It’s handy addition to the platform, although it’s not hugely in-depth. You can get a load of different metrics here including looking at your overall reach and profile visits, while you can get the following on each individual post:
If you want to get more in-depth and have more ability to compare overtime, check out our list of free Instagram analytics tools.
YouTube provides an in-house analytics tool so anyone who has uploaded videos can understand their performance.
The tool displays performance metrics, engagement rate metrics, and demographics. It helps you understand how people found your videos, how much they watched, if they clicked through to your website, and who they were.
Google analytics is primarily a web analytics tool, but it provides a small but important role in social media analysis: a breakdown of which social sites are driving traffic to your website.
Click on Acquisition, then Social, to see which social sites are referring the most traffic to your site. You may find that a particular network isn’t worth the time and expense if it isn’t driving traffic, or that a well-performing network deserves more attention.
These tools allow you to conduct social media analysis for all of your accounts. Generally, this functionality means that these are paid tools. Many have some free features or a free trial period.
Like anything in life, you get what you pay for, and the level of detail and flexibility can be much greater with a paid tool. This means the level of insight is greater, and can go beyond counting up mentions and likes.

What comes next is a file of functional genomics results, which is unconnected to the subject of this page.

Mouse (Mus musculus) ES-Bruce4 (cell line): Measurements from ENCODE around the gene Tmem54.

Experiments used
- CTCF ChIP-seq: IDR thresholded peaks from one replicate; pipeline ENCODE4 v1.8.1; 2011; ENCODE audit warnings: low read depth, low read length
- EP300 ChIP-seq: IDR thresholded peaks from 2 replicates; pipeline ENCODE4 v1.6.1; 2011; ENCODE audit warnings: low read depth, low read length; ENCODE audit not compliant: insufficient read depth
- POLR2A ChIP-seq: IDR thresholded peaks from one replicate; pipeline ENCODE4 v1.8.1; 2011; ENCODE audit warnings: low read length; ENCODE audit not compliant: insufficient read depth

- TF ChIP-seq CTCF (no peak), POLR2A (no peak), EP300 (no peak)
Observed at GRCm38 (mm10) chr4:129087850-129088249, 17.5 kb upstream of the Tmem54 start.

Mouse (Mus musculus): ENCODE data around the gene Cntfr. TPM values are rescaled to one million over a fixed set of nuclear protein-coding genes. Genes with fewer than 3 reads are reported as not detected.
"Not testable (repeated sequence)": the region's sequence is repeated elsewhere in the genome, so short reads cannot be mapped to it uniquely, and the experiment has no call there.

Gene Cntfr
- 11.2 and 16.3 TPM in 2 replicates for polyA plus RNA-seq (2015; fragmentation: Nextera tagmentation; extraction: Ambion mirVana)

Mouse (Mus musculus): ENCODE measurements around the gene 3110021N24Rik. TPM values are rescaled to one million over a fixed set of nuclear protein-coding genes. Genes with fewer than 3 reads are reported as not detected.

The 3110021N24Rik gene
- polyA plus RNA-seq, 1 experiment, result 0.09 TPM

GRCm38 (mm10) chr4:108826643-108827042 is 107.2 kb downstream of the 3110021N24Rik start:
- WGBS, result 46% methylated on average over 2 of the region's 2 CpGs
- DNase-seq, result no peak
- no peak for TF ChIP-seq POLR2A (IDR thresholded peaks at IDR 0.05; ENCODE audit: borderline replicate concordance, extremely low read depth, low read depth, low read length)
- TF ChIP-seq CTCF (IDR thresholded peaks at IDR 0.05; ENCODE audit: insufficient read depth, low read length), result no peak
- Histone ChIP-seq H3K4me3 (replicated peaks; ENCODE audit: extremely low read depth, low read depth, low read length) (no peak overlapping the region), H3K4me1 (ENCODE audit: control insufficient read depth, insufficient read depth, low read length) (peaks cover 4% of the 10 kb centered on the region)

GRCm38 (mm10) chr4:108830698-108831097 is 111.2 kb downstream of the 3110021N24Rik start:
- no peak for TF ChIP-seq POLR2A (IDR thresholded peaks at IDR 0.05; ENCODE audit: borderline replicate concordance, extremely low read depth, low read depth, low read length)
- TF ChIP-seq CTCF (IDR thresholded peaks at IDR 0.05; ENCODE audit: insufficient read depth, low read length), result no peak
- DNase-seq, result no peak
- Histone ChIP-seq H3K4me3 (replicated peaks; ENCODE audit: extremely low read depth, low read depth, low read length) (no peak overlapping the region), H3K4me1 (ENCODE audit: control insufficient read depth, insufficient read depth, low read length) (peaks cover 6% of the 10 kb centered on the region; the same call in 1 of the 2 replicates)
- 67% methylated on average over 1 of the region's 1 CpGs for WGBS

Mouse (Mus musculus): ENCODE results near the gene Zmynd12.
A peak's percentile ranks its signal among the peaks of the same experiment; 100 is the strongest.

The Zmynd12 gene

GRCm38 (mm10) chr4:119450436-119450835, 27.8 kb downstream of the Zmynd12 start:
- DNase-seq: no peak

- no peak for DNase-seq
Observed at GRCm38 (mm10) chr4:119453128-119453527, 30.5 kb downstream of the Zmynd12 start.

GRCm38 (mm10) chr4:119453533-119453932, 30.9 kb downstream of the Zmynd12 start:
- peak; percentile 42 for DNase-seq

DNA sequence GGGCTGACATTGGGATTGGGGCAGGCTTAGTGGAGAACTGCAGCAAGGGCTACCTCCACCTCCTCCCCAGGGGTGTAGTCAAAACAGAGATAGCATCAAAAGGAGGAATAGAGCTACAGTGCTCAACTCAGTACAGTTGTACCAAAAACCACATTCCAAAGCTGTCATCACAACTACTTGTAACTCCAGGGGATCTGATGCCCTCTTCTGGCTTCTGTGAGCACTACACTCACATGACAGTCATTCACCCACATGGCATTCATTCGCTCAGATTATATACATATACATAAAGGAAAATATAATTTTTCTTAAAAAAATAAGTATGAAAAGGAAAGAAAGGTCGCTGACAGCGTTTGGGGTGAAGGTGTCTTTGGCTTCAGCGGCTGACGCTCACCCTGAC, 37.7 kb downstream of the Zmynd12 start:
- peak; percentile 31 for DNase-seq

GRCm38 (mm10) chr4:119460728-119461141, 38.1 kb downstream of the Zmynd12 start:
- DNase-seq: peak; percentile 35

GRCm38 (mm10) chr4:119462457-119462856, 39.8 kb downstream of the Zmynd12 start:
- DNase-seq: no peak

Might as well start with ourselves in this section. Brandwatch Consumer Research is a powerful analytics tool specialising in social listening and digital consumer intelligence. We take data from social platforms, and the web in general, meaning you can combine data from different sources.
Everything is set up with hugely versatile boolean queries, while you can use rules to tag and categorise mentions as they come in. You can also easily generate data visualizations from basic charts to emoji and topic clouds.
From monitoring conversation around your brand online to undertaking competitive analysis. From unearthing important consumer insights to undertaking campaign intelligence. The flexibility of Brandwatch allows you to undertake deep social media analysis that can inform real business decisions.
A web-based dashboard that shows real-time insights and provides detailed statistics about your content and audience. Brand24 isn’t as expansive as the bigger tools, but it’s still got some decent features to shout about.
You set your tracking by entering specific keywords, such as your brand name or a topic you’re interested in. Then Brand24 will scour the web and social media to track these mentions and do some analysis.
Expect to see some sentiment and influencer scores, while you can also break down by source and order by popularity. The time graphs allow you to drill down into specific dates too.
You can get a 14 day free trial, with plans ranging from $49 – $999 a month after that.
BuzzSumo is an excellent tool for social media analysis, and tracks billions of pieces of content across social networks and forums, including:
It’s especially great for content research. You can enter any keyword to get a load of engagement metrics, such as your best performing content or the best times to post, which will help you improve strategy.